Direct password in NPM package

This is the stupid, but pragmatic way. Somtimes you want to do this if you want to avoid extra cost of DevOps overhead.

With git there is a https format

This format accepts User + password

https://bot-user:[email protected]/equivalent/we_demand_serverless_ruby.git

So what you can do is create a new user that will be used just as a bot, add only enough permissions that he can just read the repository you want to load in NPM modules and just have that directly in your package.json / Gemfile

Github > Click on Profile > Settings > Developer settings > Personal access tokens > Generate new token

In Select Scopes part, check the on repo: Full control of private repositories

This is so that token can access private repos that user can see

Now create new group in your organization, add this user to the group and add only repositories that you expect to be pulled this way (READ ONLY permission !)

You need to be sure to push this config only to private repo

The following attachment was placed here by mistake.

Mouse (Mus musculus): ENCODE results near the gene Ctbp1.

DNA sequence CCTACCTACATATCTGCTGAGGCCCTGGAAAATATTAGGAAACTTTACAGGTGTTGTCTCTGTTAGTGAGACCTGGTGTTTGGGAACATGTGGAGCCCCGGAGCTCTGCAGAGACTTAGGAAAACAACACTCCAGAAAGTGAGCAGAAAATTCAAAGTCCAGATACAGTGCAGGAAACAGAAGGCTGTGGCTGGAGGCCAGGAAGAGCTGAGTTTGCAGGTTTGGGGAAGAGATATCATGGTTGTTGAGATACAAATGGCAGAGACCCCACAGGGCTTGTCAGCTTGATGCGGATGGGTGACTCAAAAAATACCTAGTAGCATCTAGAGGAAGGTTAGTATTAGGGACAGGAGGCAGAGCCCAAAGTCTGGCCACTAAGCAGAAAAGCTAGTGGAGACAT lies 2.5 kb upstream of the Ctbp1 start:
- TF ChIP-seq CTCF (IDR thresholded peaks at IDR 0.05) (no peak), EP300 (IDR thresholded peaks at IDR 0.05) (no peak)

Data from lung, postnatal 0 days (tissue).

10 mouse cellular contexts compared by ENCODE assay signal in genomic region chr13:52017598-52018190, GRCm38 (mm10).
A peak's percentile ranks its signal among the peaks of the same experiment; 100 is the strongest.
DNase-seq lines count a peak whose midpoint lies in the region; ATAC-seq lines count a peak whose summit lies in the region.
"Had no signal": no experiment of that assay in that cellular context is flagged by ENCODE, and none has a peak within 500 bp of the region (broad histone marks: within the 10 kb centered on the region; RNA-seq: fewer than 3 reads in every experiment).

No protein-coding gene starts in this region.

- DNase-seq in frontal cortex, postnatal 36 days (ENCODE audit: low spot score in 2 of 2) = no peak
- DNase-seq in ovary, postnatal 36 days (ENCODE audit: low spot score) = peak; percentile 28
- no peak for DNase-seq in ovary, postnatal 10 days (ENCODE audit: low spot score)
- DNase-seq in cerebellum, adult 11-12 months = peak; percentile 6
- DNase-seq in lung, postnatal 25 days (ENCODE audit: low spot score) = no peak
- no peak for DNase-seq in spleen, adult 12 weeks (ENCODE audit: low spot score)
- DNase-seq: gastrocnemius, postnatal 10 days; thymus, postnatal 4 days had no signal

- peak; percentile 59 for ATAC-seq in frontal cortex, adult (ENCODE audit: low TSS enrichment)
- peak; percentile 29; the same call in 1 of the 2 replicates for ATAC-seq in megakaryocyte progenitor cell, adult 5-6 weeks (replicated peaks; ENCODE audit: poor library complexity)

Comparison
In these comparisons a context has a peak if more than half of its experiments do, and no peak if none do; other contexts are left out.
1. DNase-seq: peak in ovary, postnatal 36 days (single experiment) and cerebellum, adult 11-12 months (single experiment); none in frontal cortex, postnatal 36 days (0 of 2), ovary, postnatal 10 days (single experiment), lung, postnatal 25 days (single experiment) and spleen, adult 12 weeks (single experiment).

Then you can add this to your Gemfile / package.json (bot-user is name of user, xxxxxxxxx is the generated personal token)

// package.json

# ...

  // ....
  "name_of_my_lib": "https://bot-user:[email protected]/ghuser/name_of_my_lib.git"
  // ...

# Gemfile

# ...

gem "name_of_my_gem", git: "https://bot-user:[email protected]/ghuser/name_of_my_gem.git"


Sign in bundler config

If you need to avoid commiting tokens to codebase and if you can affort to alter the build process you can add github access directly to the global bundler setup


gem install bundler # after bundler was installed
bundle config "bot-user:xxxxxxxxxxxxxxxxxxxxxxxxxxx"

I’m pretty sure NPM has something simillar

evaluation solution

another option is to evaluate the file like a template and insert tokens manually


# package.json.erb

  // ....
  "name_of_my_lib": "https://bot-user:<%= ENV['BUILD_BOT_TOKEN'] %>"
  // ...

and just configure your build script to generate this package.json.erb to package.json while evaluating those tokens in ENV variables.

This way you don’t have to commit your keys to codebase (package.json will be in .gitignore) but you need to generate this config file each time you before npm install run (pain in the a$$)

again you can do same thing for bundler Gemfile (evealuate the template via system Ruby before bundle install) but it’s not pretty.